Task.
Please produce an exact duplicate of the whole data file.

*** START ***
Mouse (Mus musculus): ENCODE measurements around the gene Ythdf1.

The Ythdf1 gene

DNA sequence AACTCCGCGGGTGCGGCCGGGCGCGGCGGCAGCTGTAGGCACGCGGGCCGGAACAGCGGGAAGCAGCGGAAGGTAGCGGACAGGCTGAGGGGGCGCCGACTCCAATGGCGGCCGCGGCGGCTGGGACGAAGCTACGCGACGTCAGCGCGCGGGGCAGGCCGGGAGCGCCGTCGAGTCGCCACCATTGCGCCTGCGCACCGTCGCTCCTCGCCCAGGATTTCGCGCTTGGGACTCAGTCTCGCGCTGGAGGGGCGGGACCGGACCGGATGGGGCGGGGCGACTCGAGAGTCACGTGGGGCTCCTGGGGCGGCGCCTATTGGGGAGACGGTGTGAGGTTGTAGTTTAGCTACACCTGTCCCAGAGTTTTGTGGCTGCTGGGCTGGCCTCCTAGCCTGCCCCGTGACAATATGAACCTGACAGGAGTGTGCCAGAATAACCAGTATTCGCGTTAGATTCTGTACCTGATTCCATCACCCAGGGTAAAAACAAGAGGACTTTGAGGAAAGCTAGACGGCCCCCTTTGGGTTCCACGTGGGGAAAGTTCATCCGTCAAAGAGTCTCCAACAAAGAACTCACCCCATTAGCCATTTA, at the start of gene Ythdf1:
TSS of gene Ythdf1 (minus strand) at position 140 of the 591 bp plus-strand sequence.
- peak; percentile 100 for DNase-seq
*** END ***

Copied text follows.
Mouse (Mus musculus): ENCODE measurements around the gene Ythdf1.

The Ythdf1 gene

DNA sequence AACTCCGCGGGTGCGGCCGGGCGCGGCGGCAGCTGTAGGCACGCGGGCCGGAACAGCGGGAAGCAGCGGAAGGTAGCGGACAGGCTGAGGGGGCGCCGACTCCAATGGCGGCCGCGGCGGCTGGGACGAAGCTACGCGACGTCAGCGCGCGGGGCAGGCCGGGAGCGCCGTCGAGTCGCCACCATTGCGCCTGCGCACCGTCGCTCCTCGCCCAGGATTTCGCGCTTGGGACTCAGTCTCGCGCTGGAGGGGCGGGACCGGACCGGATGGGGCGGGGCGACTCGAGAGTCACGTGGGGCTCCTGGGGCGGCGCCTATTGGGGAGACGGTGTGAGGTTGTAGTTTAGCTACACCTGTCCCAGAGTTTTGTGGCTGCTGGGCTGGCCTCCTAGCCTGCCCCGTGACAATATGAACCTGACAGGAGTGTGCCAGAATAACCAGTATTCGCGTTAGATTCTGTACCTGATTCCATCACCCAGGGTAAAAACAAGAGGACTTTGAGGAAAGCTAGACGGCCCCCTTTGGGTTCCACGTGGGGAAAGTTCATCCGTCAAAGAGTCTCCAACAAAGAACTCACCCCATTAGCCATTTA, at the start of gene Ythdf1:
TSS of gene Ythdf1 (minus strand) at position 140 of the 591 bp plus-strand sequence.
- peak; percentile 100 for DNase-seq